Updated: May 26
We’ve all heard the saying, “Poor planning on your part, doesn’t constitute an emergency on my part.” I often imagine a scenario where future me says this to past me.
Right now in May along the Wyoming/Montana border, the grass is green, calves are running and playing. Cows are shedding hair. A few neighbors are branding. The grass is growing slowly because it’s still cool at night. Amid all the signs of abundance, it’s easy to forget what the prior 3 months have been like.
Remembering the bitter cold weather this last winter (2021) created a striking contrast in my mind. First it was the pictures of calving in South Dakota at -21*F. The next week, that same artic air made it to Texas. I have vastly different reactions to these two extremes.
If you experience below zero temps and snow in south Texas, you are witnessing an incredibly rare event. I feel terrible for your plight. South Texas is prepared for HEAT! They just do NOT get much snow and cold. They are justifiably not prepared for it: it’s VERY rare.
On the other hand, if you live in South Dakota, Montana, or Wyoming you know what winter is like. It’s COLD! A LOT! Almost every year. If you turned bulls in April or May, my sympathy for you is limited. I feel terrible for your cows and their calves. When you step on a rake, you get the other end. Our choices come with consequences, if you turned the bulls in, you get to calve them out (if your neighbor’s bull got into your heifers early, that’s slightly different, but it’s up to you to make certain it doesn’t happen again).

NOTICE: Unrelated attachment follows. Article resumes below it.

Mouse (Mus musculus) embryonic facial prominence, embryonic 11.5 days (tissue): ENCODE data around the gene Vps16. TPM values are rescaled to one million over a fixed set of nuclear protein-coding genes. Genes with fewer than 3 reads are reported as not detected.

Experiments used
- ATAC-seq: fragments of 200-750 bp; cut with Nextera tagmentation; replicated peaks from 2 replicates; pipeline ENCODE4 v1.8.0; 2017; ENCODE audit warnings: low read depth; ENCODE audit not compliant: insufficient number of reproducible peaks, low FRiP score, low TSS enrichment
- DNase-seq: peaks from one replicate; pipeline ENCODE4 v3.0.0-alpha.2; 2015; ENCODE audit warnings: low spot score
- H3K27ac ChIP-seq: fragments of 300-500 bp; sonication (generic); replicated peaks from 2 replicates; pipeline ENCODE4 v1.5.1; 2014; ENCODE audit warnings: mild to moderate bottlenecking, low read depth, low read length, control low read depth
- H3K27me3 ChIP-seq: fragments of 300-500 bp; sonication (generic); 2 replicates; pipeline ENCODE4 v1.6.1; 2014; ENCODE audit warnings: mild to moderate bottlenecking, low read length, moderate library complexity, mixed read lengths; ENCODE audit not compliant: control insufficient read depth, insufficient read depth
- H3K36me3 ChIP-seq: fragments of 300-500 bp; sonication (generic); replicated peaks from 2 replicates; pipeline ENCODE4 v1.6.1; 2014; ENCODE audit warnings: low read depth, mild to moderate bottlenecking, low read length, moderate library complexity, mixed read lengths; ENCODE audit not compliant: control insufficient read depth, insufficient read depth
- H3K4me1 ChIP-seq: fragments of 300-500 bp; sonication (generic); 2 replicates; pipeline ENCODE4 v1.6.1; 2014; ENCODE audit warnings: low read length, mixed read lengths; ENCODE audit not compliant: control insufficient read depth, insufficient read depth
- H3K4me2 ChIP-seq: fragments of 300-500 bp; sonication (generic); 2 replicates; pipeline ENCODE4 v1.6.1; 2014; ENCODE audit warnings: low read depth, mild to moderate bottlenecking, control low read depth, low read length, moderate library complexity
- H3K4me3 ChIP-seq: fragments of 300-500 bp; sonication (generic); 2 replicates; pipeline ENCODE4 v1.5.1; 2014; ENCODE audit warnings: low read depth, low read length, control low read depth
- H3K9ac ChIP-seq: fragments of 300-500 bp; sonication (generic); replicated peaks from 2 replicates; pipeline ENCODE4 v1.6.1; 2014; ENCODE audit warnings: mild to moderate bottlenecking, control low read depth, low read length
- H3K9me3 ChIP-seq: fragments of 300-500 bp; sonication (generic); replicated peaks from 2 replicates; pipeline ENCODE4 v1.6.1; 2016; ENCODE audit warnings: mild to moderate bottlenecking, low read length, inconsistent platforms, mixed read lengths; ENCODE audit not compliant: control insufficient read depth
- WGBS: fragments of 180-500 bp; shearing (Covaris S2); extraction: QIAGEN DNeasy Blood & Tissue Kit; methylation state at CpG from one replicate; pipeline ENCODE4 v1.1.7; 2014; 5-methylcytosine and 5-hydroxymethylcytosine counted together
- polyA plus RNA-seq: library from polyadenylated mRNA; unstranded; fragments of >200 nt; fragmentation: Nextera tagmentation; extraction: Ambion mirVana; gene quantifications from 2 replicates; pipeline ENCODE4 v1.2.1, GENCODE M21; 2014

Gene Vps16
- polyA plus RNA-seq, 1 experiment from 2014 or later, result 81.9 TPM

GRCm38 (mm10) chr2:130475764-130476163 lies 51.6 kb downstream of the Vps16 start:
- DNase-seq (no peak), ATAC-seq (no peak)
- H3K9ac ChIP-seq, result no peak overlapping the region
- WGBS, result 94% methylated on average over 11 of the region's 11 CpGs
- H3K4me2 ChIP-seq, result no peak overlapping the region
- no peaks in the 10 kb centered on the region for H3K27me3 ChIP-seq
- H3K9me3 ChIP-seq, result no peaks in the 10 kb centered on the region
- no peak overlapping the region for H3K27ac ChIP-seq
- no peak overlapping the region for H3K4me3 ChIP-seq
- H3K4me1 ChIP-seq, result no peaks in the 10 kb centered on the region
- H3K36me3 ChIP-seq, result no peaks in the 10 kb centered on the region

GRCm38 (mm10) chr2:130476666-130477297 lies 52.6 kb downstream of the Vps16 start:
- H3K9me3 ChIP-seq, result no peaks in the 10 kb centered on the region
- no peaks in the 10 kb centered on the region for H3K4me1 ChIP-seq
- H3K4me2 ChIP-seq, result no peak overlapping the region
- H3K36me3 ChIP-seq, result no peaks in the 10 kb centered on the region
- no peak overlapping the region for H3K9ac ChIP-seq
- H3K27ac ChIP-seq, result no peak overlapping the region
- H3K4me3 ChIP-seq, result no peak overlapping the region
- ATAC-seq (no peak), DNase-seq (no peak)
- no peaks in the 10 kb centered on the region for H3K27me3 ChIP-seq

As my father says, we work where Mother Nature bats last. Fool me once, shame on me; fool me twice, shame on you. If you’re planning for mild winter weather on the northern plains or in the Rockies, you’re a special kind of optimist.
But let’s add some more compelling information. Ranchers are often driven to calve earlier to ship bigger calves in the fall. Well, the jokes on us, because most of the time the price difference per head between bigger and smaller calves is trivial in the fall. Sometimes a 4-cwt calf brings more than a 6-cwt. So, we don’t actually increase our gross income very much. And in doing so, we usually add a lot more expense which reduces our net income. On February 1, a March calving cow requires a lot more energy (i.e. feed) in cold weather than a cow bred to calve in May or June. Then there’s the labor. And maybe a building. And the discounts for frozen ears and tails. And the ones that don’t make it. Oh, and the scours.
I don’t have any data, but I’d be willing to bet that human injuries also increase when the weather is really bad and no body’s sleeping well. Nothing kills quality of life like a trip from the calving lot to the ER.
Over and over again, the most profitable ranches calve onto green grass. It’s never perfect, but calving later increases our chance of calving onto good feed and calving in mild weather. And it’s usually a lot more comfortable for everyone involved.
I realize that not everyone can do it, but calving date is usually a choice. Choose wisely. Your future self will thank you.